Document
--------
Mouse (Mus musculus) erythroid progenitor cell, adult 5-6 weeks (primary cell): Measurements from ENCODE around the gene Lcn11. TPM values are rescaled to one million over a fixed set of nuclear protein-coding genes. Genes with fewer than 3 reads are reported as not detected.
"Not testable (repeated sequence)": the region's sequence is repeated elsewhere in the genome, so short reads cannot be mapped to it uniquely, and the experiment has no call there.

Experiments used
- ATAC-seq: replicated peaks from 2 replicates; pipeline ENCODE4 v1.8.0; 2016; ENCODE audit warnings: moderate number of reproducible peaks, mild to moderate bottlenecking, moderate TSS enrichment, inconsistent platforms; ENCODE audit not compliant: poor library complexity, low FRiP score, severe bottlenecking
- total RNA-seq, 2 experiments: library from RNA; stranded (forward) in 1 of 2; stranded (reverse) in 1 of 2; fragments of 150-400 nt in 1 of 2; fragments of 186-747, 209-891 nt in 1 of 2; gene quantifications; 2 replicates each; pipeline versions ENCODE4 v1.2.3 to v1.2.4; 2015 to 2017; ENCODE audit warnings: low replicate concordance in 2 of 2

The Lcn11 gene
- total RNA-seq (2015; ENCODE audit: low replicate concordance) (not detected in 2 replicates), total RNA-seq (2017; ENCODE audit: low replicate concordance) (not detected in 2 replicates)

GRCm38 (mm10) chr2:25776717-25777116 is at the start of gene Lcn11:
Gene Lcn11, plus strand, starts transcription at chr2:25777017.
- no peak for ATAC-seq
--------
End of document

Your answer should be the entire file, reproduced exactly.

Mouse (Mus musculus) erythroid progenitor cell, adult 5-6 weeks (primary cell): Measurements from ENCODE around the gene Lcn11. TPM values are rescaled to one million over a fixed set of nuclear protein-coding genes. Genes with fewer than 3 reads are reported as not detected.
"Not testable (repeated sequence)": the region's sequence is repeated elsewhere in the genome, so short reads cannot be mapped to it uniquely, and the experiment has no call there.

Experiments used
- ATAC-seq: replicated peaks from 2 replicates; pipeline ENCODE4 v1.8.0; 2016; ENCODE audit warnings: moderate number of reproducible peaks, mild to moderate bottlenecking, moderate TSS enrichment, inconsistent platforms; ENCODE audit not compliant: poor library complexity, low FRiP score, severe bottlenecking
- total RNA-seq, 2 experiments: library from RNA; stranded (forward) in 1 of 2; stranded (reverse) in 1 of 2; fragments of 150-400 nt in 1 of 2; fragments of 186-747, 209-891 nt in 1 of 2; gene quantifications; 2 replicates each; pipeline versions ENCODE4 v1.2.3 to v1.2.4; 2015 to 2017; ENCODE audit warnings: low replicate concordance in 2 of 2

The Lcn11 gene
- total RNA-seq (2015; ENCODE audit: low replicate concordance) (not detected in 2 replicates), total RNA-seq (2017; ENCODE audit: low replicate concordance) (not detected in 2 replicates)

GRCm38 (mm10) chr2:25776717-25777116 is at the start of gene Lcn11:
Gene Lcn11, plus strand, starts transcription at chr2:25777017.
- no peak for ATAC-seq